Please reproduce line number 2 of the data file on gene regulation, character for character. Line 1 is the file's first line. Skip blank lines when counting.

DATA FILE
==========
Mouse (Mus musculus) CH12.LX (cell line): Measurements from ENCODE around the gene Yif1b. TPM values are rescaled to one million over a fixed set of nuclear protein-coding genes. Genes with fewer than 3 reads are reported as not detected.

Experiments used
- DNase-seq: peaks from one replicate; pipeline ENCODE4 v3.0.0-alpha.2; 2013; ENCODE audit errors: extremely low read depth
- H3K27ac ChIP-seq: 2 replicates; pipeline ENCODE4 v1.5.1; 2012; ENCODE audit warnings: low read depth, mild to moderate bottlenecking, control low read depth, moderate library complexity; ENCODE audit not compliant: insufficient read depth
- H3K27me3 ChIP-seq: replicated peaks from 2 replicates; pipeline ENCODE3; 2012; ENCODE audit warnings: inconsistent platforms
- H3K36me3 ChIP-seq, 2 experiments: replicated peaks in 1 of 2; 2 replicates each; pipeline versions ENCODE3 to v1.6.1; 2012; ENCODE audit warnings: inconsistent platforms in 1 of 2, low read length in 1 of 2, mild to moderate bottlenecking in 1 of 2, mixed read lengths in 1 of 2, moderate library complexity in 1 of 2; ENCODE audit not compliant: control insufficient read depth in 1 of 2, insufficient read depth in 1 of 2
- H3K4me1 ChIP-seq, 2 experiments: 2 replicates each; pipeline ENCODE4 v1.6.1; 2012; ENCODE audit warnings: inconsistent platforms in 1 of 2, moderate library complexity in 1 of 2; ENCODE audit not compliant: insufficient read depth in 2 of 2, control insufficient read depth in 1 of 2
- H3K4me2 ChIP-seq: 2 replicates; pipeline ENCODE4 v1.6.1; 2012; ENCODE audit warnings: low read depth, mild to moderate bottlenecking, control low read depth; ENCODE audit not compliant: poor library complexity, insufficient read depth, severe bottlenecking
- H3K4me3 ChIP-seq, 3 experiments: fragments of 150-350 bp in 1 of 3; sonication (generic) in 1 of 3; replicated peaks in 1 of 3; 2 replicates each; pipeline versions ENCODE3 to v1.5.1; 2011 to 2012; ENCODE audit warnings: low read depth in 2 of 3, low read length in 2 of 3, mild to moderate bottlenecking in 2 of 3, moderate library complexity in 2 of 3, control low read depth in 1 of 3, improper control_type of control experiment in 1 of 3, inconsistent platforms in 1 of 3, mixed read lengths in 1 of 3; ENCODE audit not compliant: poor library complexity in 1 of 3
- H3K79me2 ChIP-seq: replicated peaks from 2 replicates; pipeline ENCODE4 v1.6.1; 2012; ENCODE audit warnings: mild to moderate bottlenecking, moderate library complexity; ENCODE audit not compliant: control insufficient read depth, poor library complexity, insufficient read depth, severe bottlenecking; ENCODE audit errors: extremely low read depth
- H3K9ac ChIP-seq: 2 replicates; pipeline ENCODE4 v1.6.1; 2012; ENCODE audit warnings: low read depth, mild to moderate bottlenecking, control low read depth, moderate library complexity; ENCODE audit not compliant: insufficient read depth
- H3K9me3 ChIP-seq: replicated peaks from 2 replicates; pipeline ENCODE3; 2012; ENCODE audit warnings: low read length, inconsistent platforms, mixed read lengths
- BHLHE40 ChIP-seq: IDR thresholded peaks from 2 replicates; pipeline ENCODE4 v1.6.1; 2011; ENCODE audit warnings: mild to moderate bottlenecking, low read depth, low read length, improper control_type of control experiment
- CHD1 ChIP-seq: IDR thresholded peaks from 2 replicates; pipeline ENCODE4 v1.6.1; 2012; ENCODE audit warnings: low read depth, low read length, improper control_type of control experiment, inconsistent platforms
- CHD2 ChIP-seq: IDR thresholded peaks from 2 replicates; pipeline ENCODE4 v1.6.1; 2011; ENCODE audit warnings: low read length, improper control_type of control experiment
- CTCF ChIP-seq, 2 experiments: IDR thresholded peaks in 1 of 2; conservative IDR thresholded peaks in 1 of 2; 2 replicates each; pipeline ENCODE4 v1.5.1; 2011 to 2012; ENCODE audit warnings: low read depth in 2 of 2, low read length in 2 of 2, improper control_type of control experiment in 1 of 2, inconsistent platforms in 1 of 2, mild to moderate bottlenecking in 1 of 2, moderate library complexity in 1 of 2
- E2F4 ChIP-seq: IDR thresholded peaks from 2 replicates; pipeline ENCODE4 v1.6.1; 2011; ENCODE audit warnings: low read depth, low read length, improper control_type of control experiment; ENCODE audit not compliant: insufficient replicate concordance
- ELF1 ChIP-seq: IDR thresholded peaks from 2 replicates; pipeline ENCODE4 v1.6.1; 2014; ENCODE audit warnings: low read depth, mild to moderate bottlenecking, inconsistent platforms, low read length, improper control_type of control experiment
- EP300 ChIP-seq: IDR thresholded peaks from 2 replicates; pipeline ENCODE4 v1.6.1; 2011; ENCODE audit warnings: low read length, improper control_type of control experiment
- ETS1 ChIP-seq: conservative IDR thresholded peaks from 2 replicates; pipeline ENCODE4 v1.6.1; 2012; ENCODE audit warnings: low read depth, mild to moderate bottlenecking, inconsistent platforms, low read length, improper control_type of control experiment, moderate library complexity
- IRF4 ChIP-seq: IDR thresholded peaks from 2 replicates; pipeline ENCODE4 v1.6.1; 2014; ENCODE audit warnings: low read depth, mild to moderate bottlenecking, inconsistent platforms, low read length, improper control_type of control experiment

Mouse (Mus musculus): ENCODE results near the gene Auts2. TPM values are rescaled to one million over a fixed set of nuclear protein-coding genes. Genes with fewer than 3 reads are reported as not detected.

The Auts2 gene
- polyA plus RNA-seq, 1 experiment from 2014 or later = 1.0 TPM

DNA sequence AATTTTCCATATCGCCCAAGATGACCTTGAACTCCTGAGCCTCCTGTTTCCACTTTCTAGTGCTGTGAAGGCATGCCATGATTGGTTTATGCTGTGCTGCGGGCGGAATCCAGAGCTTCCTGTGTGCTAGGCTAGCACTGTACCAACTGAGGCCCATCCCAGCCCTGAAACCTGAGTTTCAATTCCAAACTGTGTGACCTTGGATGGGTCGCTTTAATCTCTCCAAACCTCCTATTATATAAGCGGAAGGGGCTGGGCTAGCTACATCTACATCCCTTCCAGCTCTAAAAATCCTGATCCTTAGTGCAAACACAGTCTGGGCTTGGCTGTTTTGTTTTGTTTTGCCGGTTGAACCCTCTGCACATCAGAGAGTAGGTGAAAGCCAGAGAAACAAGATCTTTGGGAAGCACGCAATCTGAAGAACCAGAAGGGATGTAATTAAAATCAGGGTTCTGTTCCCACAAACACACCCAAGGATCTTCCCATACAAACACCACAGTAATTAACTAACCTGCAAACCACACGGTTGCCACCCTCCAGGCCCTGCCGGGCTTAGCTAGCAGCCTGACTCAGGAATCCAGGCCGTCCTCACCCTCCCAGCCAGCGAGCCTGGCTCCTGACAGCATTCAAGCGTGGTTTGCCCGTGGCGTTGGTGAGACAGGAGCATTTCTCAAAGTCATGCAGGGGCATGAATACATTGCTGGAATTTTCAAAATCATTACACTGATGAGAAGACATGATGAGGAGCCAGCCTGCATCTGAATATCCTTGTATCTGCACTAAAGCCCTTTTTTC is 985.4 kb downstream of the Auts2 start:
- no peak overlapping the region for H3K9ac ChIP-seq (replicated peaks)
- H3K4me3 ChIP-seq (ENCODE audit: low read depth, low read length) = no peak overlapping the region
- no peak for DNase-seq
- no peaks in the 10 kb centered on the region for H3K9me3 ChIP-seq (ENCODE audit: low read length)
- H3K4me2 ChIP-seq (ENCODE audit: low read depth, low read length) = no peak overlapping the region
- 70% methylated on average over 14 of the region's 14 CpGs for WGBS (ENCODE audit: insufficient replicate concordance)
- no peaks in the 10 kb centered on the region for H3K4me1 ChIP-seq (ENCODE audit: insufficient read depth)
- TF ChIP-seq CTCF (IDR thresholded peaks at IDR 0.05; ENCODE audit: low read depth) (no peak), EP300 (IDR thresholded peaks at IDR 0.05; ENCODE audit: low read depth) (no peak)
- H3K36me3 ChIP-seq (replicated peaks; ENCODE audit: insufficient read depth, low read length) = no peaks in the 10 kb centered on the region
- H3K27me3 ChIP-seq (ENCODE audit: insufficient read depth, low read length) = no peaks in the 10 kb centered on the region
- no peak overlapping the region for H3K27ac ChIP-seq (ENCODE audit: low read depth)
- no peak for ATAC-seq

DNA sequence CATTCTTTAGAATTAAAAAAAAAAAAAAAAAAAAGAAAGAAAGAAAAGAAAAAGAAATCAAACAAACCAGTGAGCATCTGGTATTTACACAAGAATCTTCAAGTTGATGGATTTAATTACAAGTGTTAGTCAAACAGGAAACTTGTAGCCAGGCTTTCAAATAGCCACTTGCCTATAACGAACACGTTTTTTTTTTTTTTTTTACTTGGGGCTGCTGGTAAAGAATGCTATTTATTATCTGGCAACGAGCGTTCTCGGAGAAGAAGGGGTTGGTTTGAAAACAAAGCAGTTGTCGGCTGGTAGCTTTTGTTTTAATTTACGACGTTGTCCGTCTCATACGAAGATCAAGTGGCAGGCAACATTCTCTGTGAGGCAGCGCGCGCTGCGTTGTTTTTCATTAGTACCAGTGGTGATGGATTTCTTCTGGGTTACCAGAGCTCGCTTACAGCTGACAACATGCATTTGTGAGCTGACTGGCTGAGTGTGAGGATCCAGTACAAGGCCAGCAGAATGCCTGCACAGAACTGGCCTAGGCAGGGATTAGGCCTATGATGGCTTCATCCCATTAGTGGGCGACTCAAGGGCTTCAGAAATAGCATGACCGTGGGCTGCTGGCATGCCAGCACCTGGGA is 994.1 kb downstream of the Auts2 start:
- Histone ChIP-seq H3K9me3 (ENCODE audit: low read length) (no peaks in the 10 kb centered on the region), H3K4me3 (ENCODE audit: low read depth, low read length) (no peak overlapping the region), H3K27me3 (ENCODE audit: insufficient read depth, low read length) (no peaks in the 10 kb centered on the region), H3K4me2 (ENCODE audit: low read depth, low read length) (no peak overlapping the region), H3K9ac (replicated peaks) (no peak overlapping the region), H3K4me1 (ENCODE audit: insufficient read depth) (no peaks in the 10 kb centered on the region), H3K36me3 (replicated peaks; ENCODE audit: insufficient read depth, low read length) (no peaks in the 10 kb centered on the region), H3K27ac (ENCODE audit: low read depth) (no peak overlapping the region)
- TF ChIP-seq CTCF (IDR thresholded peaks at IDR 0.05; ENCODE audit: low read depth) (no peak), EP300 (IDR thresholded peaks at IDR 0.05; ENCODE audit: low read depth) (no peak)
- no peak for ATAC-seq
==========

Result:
Experiments used